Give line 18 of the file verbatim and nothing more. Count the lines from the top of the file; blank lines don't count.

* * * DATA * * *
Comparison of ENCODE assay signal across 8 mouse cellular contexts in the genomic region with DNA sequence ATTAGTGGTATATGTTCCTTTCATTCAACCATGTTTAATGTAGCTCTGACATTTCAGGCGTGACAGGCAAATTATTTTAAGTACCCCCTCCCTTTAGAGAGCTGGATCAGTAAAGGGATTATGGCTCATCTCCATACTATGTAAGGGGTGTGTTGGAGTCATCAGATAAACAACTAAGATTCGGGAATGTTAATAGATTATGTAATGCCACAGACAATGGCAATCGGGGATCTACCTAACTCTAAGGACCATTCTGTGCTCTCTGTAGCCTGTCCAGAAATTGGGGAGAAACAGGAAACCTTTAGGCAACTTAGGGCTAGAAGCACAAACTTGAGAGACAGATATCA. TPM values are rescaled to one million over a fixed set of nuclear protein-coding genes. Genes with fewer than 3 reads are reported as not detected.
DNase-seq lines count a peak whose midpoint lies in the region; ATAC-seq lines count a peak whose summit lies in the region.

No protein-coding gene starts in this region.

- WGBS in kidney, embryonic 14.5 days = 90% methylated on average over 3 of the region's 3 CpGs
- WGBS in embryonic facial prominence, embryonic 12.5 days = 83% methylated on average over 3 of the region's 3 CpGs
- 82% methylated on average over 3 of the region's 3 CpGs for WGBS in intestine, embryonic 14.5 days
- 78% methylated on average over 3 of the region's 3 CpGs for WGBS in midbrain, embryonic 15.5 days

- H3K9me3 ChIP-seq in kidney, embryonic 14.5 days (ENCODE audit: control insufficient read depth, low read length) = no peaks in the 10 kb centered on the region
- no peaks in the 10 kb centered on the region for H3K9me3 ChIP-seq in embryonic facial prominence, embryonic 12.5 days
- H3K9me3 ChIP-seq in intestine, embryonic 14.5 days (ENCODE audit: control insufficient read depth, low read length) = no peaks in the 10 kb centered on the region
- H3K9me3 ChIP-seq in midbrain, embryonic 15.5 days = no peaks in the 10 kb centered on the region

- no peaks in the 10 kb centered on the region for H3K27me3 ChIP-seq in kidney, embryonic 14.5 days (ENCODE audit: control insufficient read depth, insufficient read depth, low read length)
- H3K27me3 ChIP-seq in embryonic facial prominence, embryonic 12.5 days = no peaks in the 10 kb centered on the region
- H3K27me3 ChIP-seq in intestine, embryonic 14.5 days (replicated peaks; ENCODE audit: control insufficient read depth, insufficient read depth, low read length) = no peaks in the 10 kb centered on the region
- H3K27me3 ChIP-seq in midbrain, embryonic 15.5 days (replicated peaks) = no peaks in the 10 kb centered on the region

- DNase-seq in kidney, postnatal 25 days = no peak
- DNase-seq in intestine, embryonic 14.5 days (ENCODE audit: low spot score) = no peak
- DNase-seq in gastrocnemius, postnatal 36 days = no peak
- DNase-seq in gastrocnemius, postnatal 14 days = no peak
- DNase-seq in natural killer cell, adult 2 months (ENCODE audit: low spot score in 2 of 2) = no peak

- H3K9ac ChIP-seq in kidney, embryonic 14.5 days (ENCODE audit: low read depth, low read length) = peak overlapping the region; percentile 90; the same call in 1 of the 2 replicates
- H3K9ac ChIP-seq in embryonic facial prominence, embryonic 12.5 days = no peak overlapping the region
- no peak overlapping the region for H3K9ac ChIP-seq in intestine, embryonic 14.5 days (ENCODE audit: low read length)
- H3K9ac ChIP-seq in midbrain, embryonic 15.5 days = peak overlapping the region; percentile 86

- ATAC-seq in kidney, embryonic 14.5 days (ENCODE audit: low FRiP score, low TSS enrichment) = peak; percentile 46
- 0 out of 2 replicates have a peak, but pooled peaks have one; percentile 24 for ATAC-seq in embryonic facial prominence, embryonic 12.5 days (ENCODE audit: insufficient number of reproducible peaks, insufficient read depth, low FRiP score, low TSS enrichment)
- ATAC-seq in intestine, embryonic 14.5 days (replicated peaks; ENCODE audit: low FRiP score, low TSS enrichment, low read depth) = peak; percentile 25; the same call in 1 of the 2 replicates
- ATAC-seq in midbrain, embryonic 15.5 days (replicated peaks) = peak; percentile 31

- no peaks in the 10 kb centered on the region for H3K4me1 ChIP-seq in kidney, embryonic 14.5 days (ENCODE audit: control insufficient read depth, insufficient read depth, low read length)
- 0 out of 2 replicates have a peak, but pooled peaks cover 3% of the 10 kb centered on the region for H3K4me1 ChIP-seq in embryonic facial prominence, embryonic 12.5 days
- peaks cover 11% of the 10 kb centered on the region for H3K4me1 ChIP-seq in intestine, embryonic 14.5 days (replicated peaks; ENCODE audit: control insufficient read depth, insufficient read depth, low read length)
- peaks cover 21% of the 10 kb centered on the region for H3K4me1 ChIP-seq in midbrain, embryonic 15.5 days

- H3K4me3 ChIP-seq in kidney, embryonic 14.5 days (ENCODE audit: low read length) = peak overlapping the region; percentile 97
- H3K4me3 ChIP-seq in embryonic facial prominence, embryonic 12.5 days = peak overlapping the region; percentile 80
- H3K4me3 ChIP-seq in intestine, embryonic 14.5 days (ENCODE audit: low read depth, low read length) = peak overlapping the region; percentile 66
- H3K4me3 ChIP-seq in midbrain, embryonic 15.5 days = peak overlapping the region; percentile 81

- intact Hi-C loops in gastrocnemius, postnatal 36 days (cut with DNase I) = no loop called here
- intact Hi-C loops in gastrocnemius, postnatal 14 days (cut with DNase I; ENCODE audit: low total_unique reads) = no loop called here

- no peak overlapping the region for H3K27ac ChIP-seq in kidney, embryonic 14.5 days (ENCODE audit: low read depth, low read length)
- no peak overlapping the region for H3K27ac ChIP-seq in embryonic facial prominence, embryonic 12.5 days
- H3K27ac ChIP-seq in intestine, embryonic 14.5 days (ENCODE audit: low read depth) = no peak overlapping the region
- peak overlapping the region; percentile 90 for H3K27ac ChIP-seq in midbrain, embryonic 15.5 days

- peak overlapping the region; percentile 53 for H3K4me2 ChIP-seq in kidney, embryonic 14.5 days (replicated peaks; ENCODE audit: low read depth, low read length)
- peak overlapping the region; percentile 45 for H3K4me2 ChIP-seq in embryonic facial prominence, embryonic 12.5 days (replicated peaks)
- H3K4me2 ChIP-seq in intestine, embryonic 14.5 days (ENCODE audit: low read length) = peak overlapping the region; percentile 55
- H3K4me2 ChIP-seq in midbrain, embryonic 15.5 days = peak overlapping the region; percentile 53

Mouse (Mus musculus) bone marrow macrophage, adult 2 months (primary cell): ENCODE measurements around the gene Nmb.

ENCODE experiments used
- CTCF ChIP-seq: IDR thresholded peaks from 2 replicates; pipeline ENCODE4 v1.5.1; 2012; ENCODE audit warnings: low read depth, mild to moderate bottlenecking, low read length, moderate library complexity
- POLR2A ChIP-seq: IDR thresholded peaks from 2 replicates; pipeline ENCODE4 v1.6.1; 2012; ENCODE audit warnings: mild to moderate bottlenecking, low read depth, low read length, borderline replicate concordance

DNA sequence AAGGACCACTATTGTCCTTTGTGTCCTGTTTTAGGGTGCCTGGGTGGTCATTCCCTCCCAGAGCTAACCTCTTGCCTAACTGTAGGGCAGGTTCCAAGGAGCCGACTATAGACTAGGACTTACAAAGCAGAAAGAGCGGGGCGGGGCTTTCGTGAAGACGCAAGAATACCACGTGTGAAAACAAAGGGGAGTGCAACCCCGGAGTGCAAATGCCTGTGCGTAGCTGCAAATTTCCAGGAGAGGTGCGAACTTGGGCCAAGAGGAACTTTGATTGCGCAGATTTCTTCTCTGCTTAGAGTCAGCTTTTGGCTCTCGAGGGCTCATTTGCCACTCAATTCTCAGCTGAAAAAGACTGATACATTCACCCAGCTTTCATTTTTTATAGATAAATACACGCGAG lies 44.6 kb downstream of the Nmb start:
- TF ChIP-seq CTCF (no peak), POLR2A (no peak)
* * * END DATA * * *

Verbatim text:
- DNase-seq in gastrocnemius, postnatal 36 days = no peak